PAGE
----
Assistant Professor of Chemistry Dr. Jennifer Look and a collection of students will be studying the chemical make-up of neighborhoods around Mercer. Look received a grant from the Special Grant Program in the Chemical Sciences by the Camille and Henry Dreyfus Foundation of $500, which was then matched by Mercer University, to study the chemicals in various aspects of the environment around Mercer. The aim of the grant program is to educate people about the sciences.
Along with the students, Look will gather information about the level of chemicals in substances, such as the air, soil, water and buildings, to see what beneficial and harmful chemicals are in the area. They will then present their findings to non-scientist members of the community.
“We are not hoping to find anything. We are hoping to come to a deeper understanding of the area,” Look said. She and the students in her research have done some preliminary tests, and the results show a very low level of pollution. The research area will be the areas around Mercer, including the Ocmulgee River, Central City Park and the Georgia state fairgrounds.
Look found out about this program two years ago and started applying for the grant. She found out last November that she had received it. It was a multistage application.
“The Dreyfus foundation strongly encourages matching funds to show that there is viability in the project” stated Look. Mercer’s willingness to match the grant shows Mercer’s faith in the project and the importance the University places on the community.
The funding from the grant and from Mercer’s match will pay for funds to purchase the equipment and pay for students to do the research.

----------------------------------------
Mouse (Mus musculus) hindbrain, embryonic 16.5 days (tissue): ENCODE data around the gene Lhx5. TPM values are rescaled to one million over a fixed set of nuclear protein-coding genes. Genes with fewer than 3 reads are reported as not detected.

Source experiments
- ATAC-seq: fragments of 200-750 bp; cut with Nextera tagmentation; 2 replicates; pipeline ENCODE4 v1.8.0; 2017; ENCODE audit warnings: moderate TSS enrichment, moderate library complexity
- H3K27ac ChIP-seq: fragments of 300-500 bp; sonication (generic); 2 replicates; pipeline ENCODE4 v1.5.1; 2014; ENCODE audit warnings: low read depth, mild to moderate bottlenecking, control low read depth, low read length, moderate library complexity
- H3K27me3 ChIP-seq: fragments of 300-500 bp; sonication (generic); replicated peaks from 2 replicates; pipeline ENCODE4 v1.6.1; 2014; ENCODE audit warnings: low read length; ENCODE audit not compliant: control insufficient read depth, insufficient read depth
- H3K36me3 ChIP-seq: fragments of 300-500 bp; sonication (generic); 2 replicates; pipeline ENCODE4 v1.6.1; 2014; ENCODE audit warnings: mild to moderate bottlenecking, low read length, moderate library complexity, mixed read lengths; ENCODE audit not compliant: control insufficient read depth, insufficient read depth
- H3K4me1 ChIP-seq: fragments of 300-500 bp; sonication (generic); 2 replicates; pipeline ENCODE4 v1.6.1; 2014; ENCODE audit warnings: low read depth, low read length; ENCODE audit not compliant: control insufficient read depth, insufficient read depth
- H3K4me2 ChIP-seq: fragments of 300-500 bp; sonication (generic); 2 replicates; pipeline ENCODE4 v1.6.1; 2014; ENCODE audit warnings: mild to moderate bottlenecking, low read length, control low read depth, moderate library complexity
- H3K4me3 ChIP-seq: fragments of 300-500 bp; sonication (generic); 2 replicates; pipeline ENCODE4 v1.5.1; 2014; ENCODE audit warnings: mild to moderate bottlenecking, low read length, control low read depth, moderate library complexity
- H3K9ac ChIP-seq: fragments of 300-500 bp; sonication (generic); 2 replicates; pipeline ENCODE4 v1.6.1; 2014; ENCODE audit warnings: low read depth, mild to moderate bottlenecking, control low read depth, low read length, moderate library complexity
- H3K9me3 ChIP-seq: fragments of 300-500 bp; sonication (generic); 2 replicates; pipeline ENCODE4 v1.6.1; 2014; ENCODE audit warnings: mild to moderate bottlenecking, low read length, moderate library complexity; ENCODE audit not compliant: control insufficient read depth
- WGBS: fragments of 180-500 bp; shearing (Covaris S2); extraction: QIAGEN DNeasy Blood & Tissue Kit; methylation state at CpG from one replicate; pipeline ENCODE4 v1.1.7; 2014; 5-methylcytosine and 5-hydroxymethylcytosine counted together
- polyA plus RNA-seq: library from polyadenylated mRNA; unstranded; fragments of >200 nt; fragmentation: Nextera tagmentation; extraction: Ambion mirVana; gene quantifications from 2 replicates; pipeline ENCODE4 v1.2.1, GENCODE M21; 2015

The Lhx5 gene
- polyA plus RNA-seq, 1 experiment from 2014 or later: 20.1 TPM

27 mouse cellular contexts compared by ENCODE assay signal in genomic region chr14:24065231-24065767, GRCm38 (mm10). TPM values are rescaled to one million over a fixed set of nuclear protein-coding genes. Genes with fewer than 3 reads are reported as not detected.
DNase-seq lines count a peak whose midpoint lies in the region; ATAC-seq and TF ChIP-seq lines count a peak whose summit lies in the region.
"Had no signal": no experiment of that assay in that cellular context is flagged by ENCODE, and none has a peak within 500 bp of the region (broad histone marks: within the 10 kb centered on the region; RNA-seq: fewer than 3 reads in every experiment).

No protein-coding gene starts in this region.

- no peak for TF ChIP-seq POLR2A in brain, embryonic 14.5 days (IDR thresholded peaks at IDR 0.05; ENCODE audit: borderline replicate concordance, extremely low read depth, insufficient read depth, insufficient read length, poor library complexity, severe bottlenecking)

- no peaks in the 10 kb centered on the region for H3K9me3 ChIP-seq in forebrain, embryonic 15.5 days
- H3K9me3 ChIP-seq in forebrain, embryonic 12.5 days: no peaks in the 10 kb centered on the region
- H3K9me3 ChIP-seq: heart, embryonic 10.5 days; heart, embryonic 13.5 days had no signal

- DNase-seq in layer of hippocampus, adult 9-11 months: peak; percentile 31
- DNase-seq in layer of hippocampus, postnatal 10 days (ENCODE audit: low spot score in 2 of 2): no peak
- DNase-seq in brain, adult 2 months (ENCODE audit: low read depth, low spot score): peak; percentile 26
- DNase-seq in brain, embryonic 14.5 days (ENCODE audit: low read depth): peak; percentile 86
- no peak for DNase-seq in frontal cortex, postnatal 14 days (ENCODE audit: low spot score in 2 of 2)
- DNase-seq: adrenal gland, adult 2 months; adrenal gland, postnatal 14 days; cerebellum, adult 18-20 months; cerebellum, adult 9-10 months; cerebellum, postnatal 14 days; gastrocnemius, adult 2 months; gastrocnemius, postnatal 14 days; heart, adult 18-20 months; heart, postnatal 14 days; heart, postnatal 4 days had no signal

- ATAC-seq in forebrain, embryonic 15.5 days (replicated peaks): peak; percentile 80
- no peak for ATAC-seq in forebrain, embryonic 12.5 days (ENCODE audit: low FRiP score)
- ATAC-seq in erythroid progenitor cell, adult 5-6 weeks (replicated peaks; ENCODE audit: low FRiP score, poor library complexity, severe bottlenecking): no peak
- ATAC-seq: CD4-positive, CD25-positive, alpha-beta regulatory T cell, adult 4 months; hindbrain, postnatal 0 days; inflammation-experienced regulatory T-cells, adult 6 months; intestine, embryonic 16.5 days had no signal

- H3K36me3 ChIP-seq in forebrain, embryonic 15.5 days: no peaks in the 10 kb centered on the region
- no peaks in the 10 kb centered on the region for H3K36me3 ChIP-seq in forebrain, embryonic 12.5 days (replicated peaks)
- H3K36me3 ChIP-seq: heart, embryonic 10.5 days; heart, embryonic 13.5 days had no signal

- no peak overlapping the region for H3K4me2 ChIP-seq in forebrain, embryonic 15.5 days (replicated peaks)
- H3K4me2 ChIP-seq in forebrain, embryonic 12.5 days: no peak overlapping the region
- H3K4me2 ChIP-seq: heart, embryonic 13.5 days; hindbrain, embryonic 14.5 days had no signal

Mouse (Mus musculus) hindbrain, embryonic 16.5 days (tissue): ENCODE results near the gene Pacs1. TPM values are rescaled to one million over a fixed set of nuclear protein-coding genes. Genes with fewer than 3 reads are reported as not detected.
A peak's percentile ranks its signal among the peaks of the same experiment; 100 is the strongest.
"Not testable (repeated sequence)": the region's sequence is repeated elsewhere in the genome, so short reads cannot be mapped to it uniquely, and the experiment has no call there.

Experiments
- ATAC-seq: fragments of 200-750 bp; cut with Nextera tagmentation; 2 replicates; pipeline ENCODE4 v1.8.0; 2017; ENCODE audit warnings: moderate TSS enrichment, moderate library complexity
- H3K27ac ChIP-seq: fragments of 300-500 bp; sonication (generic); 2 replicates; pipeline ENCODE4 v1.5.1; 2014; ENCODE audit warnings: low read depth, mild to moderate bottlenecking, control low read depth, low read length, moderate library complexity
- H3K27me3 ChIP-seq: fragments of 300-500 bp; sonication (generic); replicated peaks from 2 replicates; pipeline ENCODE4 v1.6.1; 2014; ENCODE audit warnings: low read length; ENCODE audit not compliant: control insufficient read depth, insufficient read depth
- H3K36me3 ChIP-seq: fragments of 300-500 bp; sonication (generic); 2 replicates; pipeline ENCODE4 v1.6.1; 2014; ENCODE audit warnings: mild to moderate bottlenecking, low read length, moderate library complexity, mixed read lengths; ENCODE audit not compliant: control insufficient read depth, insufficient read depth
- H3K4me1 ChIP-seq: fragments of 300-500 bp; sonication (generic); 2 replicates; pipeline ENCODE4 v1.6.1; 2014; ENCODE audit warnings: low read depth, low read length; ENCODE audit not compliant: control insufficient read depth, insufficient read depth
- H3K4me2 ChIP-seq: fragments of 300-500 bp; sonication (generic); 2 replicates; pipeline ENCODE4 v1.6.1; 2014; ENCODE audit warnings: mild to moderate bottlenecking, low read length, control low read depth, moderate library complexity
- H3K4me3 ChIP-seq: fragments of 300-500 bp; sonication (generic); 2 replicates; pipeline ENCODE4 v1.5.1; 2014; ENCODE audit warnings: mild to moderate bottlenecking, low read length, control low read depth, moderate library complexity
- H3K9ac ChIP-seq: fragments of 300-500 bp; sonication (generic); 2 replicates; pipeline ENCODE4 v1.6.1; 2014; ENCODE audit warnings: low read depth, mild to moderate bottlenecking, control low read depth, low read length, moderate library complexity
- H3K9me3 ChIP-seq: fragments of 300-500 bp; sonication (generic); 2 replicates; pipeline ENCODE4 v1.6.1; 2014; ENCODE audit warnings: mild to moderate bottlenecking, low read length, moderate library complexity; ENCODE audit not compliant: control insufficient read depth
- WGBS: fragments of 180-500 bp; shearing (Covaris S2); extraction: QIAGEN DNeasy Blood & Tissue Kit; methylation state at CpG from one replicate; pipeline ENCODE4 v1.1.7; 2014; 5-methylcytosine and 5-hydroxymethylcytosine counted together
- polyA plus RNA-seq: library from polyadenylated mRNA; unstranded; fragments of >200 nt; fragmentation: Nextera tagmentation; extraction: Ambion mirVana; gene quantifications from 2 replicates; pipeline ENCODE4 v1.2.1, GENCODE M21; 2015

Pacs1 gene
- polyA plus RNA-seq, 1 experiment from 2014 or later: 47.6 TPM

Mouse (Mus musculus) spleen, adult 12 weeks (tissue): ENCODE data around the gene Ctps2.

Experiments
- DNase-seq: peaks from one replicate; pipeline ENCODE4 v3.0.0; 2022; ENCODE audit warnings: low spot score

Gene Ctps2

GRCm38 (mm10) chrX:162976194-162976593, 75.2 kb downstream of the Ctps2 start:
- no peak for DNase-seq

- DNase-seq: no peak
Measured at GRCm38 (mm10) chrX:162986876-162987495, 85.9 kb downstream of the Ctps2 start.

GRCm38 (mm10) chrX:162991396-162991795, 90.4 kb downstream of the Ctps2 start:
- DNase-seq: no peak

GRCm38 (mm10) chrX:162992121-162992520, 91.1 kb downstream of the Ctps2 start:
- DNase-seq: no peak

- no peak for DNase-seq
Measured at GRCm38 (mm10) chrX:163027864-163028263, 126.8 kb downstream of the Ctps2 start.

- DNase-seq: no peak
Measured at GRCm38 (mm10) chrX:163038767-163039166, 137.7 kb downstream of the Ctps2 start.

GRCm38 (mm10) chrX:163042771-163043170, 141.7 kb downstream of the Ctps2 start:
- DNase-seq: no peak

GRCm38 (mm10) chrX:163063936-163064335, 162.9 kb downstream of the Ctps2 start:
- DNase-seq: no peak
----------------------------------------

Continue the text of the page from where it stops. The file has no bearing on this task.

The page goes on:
“A lot of my friends are doing organic synthesis… and it didn’t seem that interesting for me because I didn’t see the practicality. I like the practicality that the information we are getting will benefit Macon,” stated junior Lisa Bianco, in regards to the project. Bianco is one of the student researchers for the project. She and other Mercer students will gain marketable job skills from the research.
After gathering the research, the students will present their findings to people who are in the area and are affected by the chemicals here. There will be church events, park events and other experiences to share the information gathered by the research. They want to educate the people of Macon about what chemicals make up their lives and what effect those chemicals will have on them.
It will also be a goal of the program to get young Macon residents to be involved in the sciences. According to Look, there are a lot of job opportunities in these fields that are simply not being filled because people do not have the required education.
“There is a lot more to science than being a doctor” said Look. She hopes to encourage young individuals in Macon to consider education and careers in the STEM subjects.